Seven leading artificial intelligence firms will debut new voluntary safeguards designed to minimize abuse of and bias within the emerging technology at an event Friday at the White House.
President Joe Biden will be joined by executives from Amazon.com Inc., Alphabet Inc., Meta Platforms Inc., Microsoft Corp., and OpenAI, who are among the firms committing to a transparency and security pledge.
Under the agreement, companies will put new artificial intelligence systems through internal and external testing before their release and ask outside teams to probe their systems for security flaws, discriminatory tendencies or risks to Americans’ rights, health information or safety.
The firms, including Anthropic and Inflection AI, are also making new commitments to share information to improve risk mitigation with governments, civil society, and academics – and report vulnerabilities as they emerge. And leading AI companies will incorporate virtual watermarks into the material they generate, offering a way to help distinguish real images and video from those created by computers.
The package formalizes and expands some of the steps already underway at major AI firms, who have seen immense public interest in their emerging technology – matched only by concern over the corresponding societal risks.
Nick Clegg, the president of global affairs at Meta, said the voluntary commitments were an “important first step in ensuring responsible guardrails are established for AI and they create a model for other governments to follow.”
“AI should benefit the whole of society. For that to happen, these powerful new technologies need to be built and deployed responsibly,” he said in a statement released early Friday.
White House aides say the pledge helps balance the promise of artificial technology against the risks, and is the result of months of intensive behind-the-scenes lobbying. Many of the executives expected at the White House on Friday attended a meeting with Biden and Vice President Kamala Harris in May, where the administration warned the industry it was responsible for ensuring the safety of its technology.
“We’ve got to make sure that the companies are pressure testing their products as they develop them and certainly before they release them, to make sure that they don’t have unintended consequences, like being vulnerable to cyberattacks or being used to discriminate against certain people,” White House Chief of Staff Jeff Zients said in an interview. “And the important thing — and you’ll see this throughout all the work — is they can’t grade their own homework here.”
Still, the fact the commitments are voluntary illustrates the limits of what Biden’s administration can do to steer the most advanced AI models away from potential misuse.
The guidelines don’t prescribe approval from specific outside experts in order to release technologies, and companies are only required to report – rather than eliminate – risks like possible inappropriate use or bias. The watermarking system still needs to be developed, and it may prove difficult to stamp content in a way that couldn’t be easily removed by malignant actors seeking to sow disinformation on the internet.
And there are few mechanisms beyond public opinion to compel commitments to use the technologies for societal priorities like medicine and climate change.
“It’s a moving target,” Zients said. “So we not only have to execute and implement on these commitments, but we’ve got to figure out the next round of commitments as the technologies change.“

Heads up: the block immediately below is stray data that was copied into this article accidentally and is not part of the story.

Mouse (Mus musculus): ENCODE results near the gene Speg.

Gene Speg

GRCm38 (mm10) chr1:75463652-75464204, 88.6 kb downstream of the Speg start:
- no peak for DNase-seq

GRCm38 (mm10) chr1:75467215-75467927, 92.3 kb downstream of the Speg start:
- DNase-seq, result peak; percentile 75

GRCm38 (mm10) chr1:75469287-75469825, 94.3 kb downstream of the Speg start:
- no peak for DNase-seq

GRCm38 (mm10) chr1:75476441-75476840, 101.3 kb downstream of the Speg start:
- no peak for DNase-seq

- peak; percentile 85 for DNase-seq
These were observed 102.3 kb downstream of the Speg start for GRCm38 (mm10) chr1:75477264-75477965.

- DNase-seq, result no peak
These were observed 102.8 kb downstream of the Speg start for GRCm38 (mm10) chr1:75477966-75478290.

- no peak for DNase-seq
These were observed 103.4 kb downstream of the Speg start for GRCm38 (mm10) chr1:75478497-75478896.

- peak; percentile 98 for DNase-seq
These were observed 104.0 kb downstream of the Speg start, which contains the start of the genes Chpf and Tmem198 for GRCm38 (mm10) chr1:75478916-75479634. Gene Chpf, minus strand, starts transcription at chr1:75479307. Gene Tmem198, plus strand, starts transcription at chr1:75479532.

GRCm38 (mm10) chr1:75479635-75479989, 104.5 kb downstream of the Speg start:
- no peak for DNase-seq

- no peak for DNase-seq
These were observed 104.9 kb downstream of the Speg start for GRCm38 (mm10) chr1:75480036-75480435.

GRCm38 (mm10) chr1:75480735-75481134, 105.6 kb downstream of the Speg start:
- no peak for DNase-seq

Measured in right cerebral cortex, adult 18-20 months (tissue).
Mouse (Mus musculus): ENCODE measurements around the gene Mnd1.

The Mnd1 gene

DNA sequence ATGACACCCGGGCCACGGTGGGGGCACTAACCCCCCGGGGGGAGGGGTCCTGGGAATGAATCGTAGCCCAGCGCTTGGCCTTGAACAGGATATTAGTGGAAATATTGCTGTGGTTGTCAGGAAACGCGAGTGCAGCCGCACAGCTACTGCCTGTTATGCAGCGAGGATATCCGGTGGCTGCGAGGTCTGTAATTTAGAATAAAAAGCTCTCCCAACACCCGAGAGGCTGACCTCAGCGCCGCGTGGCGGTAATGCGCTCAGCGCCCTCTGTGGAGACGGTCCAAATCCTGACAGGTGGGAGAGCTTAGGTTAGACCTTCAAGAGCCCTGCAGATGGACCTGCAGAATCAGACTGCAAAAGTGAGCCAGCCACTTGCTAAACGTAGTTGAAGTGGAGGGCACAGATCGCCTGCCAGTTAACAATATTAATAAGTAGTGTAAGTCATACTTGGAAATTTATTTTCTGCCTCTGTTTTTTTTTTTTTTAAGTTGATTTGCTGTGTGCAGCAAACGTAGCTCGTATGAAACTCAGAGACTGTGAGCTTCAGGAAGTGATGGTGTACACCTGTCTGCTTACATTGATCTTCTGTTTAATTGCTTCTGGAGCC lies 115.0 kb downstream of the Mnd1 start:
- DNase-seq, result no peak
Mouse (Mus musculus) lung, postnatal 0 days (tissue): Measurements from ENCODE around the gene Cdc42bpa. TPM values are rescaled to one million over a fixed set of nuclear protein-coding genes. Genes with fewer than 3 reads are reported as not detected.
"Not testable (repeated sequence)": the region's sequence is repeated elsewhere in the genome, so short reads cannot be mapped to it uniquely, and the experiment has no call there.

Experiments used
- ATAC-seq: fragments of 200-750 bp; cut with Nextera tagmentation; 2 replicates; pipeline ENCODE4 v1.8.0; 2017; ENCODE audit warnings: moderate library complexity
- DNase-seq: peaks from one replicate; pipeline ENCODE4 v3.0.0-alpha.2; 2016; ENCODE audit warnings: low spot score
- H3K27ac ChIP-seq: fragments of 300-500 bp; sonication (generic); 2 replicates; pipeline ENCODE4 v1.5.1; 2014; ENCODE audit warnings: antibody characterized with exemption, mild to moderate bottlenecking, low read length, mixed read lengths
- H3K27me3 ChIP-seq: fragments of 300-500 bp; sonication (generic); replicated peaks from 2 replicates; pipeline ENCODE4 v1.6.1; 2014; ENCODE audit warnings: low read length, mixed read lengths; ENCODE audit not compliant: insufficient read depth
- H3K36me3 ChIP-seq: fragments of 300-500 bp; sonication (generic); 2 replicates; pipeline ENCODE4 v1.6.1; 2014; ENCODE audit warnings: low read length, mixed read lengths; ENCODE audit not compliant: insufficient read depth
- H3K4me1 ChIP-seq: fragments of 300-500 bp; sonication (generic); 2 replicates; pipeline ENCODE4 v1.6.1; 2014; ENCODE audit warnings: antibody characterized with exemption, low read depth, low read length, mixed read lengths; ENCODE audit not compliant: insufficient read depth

Zients and other administration officials also say it will be difficult to keep pace with emerging technologies without congressional legislation that both help the government impose stricter rules and dedicate funding that will allow them to hire experts and regulators.
Aides describe concern over artificial intelligence as a top priority of the president in recent months. Biden frequently brings the topic up in meetings with economic, national security, and health advisers, and has had conversations with Cabinet secretaries telling them to prioritize examining how the technology might intersect with their agencies.
In conversations with outside experts, Biden was warned that algorithmic social media – like Meta’s Facebook and Instagram and ByteDance Ltd.’s TikTok – has already illustrated some of the risks that artificial intelligence could pose. One outside adviser suggested the president should consider the issue akin to cloning in the 1990s, needing clear principles and guardrails.
The White House said it consulted with the governments of 20 countries before Friday’s announcement.
“I think all sides were willing or eager to move as quickly as possible on this because that’s how AI works — you can’t sleep on this technology,” said Deputy Chief of Staff Bruce Reed.
All of these efforts, however, lag behind the pace of AI developments spurred by intense competition among corporate rivals and by the fear that Chinese innovation could overtake Western advances.
Even in Europe, where the EU’s AI Act is far ahead of anything passed by the US Congress, leaders have recognized the need for voluntary commitments from companies before binding law is in place. One White House official estimated it could be at least two years before European regulations began impacting AI firms.
That’s left officials there also asking companies to police themselves. In meetings with tech executives over the past three months, Thierry Breton, the European Union’s internal market commissioner, has called on AI developers to agree to an “AI Pact” to set some non-binding guardrails.
—With assistance from Jennifer Jacobs.
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